Everyone agrees voter participation in Texas could, and should, be better. So why does the Texas Legislature allow taxing entities to hold “special” elections on irregular dates that depress voter participation?
Holding elections at times other than a uniform election date — essentially “hiding the vote” — discourages general voter participation. Data shows elections held on nonuniform dates draw fewer voters, often far fewer. A tax rate election held this August by Lancaster ISD, for example, drew a dismal voter turnout of 2.5 percent.
“If you have elections that few people know about, it’s like you’re trying to avoid the voters,” State Rep. Mike Schofield (R–Houston) observed.
Inundating voters with extra elections every year also causes voter fatigue, which further discourages participation. Often special elections are held less than two months before the November general election.
Elections held on special dates cost taxpayers more money too. Hiding the vote forces taxpayers to shoulder the bill for conducting separate elections that could have been included on a November ballot for pennies on the dollar.
At worst, tax-raising bureaucrats can use “hide the vote” tactics to actively manipulate election results. By setting “specially picked, low-turnout election days in the dog days of summer,” State Sen. Paul Bettencourt (R–Houston) says, taxing entities are limiting the electorate to a smaller base of voters, one in which government employees and bond beneficiaries make up a greater proportion of the voter pool. Nonuniform election dates allow local officials to cherry-pick voters sympathetic to their tax-hike and debt proposals.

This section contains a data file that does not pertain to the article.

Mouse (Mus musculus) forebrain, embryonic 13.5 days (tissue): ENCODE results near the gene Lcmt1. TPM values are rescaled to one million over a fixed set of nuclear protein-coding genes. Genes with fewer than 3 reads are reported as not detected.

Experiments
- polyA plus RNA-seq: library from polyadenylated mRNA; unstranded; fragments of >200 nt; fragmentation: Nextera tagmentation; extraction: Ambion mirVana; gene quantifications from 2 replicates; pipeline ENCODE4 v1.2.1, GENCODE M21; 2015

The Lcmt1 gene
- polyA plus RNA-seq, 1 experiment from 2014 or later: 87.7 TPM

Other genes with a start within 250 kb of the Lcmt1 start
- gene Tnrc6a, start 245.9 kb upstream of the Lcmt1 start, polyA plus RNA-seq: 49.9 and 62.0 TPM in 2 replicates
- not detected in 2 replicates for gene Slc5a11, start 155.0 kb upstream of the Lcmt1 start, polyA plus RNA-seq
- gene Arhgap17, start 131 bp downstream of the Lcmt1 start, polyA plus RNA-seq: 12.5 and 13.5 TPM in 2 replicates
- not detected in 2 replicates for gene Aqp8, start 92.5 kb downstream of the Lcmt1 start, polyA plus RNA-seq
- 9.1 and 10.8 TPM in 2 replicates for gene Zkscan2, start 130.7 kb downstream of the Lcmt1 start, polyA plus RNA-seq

Bettencourt has said he intends to file legislation requiring all tax-related elections to be held on a uniform election date, with the goal of enhancing voter engagement in local government decisions about budgets and property tax rates.
“Anything that changes a tax rate has to be voted on in November,” he said. Given that officials elected to cities, counties, school boards, and other local taxing entities are the ones who initiate tax-rate changes, legislators should require those officials’ elections to be in November as well.
Such legislation should have bipartisan support. Following the September 18 election of Republican Pete Flores in State Senate District 19, Texas Democrat Party Chairman Gilberto Hinojosa complained Republicans “stole” the election by setting a date “that would guarantee low voter turnout.” Only 2.1 percent of eligible voters participated in that special election.
Holding elections on uniform election dates is good for voters and taxpayers, and good for the democratic voting process. Barring unforeseen vacancies or emergency circumstances, citizens should demand all general elections, tax increases, and debt elections be held on November uniform dates so voters can expect them and participate in the process.
Conservative lawmakers have already committed to ending low-turnout nonuniform elections this session. Legislators can act to improve participation in elections that impact the burden on taxpayers and put an end to voter fatigue. It’s up to Texas taxpayers to ensure they do. Texans deserve uniform elections.